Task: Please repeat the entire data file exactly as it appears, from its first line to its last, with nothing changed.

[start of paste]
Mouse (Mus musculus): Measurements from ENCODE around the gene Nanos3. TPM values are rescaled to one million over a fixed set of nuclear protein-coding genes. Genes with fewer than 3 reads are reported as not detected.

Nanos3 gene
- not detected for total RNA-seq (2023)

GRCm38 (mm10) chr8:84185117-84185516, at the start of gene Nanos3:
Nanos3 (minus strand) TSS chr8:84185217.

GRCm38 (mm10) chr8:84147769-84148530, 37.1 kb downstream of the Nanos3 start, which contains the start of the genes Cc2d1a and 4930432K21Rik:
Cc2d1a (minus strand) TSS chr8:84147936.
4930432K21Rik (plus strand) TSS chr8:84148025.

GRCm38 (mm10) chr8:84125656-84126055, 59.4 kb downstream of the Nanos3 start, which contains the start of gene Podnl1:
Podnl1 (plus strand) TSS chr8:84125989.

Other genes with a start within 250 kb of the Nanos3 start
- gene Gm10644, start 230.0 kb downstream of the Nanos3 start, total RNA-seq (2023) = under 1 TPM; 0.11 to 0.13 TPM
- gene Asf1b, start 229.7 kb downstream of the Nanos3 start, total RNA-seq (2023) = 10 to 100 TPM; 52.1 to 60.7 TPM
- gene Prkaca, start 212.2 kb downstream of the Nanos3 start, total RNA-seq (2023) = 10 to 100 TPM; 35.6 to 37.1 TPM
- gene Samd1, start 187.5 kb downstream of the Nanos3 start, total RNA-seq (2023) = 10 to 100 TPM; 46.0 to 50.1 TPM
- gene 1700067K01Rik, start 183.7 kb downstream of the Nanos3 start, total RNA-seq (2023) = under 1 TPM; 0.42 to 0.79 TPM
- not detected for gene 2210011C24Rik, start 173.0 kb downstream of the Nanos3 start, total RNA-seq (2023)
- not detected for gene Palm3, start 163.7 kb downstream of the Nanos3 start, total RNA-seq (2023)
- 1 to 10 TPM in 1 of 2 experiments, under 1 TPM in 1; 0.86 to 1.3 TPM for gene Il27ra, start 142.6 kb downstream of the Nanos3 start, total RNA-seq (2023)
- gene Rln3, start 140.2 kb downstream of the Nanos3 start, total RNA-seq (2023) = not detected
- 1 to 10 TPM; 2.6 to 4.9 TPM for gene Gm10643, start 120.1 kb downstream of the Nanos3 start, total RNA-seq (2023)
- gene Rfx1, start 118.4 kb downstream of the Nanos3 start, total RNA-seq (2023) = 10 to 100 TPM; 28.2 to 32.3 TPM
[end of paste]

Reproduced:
Mouse (Mus musculus): Measurements from ENCODE around the gene Nanos3. TPM values are rescaled to one million over a fixed set of nuclear protein-coding genes. Genes with fewer than 3 reads are reported as not detected.

Nanos3 gene
- not detected for total RNA-seq (2023)

GRCm38 (mm10) chr8:84185117-84185516, at the start of gene Nanos3:
Nanos3 (minus strand) TSS chr8:84185217.

GRCm38 (mm10) chr8:84147769-84148530, 37.1 kb downstream of the Nanos3 start, which contains the start of the genes Cc2d1a and 4930432K21Rik:
Cc2d1a (minus strand) TSS chr8:84147936.
4930432K21Rik (plus strand) TSS chr8:84148025.

GRCm38 (mm10) chr8:84125656-84126055, 59.4 kb downstream of the Nanos3 start, which contains the start of gene Podnl1:
Podnl1 (plus strand) TSS chr8:84125989.

Other genes with a start within 250 kb of the Nanos3 start
- gene Gm10644, start 230.0 kb downstream of the Nanos3 start, total RNA-seq (2023) = under 1 TPM; 0.11 to 0.13 TPM
- gene Asf1b, start 229.7 kb downstream of the Nanos3 start, total RNA-seq (2023) = 10 to 100 TPM; 52.1 to 60.7 TPM
- gene Prkaca, start 212.2 kb downstream of the Nanos3 start, total RNA-seq (2023) = 10 to 100 TPM; 35.6 to 37.1 TPM
- gene Samd1, start 187.5 kb downstream of the Nanos3 start, total RNA-seq (2023) = 10 to 100 TPM; 46.0 to 50.1 TPM
- gene 1700067K01Rik, start 183.7 kb downstream of the Nanos3 start, total RNA-seq (2023) = under 1 TPM; 0.42 to 0.79 TPM
- not detected for gene 2210011C24Rik, start 173.0 kb downstream of the Nanos3 start, total RNA-seq (2023)
- not detected for gene Palm3, start 163.7 kb downstream of the Nanos3 start, total RNA-seq (2023)
- 1 to 10 TPM in 1 of 2 experiments, under 1 TPM in 1; 0.86 to 1.3 TPM for gene Il27ra, start 142.6 kb downstream of the Nanos3 start, total RNA-seq (2023)
- gene Rln3, start 140.2 kb downstream of the Nanos3 start, total RNA-seq (2023) = not detected
- 1 to 10 TPM; 2.6 to 4.9 TPM for gene Gm10643, start 120.1 kb downstream of the Nanos3 start, total RNA-seq (2023)
- gene Rfx1, start 118.4 kb downstream of the Nanos3 start, total RNA-seq (2023) = 10 to 100 TPM; 28.2 to 32.3 TPM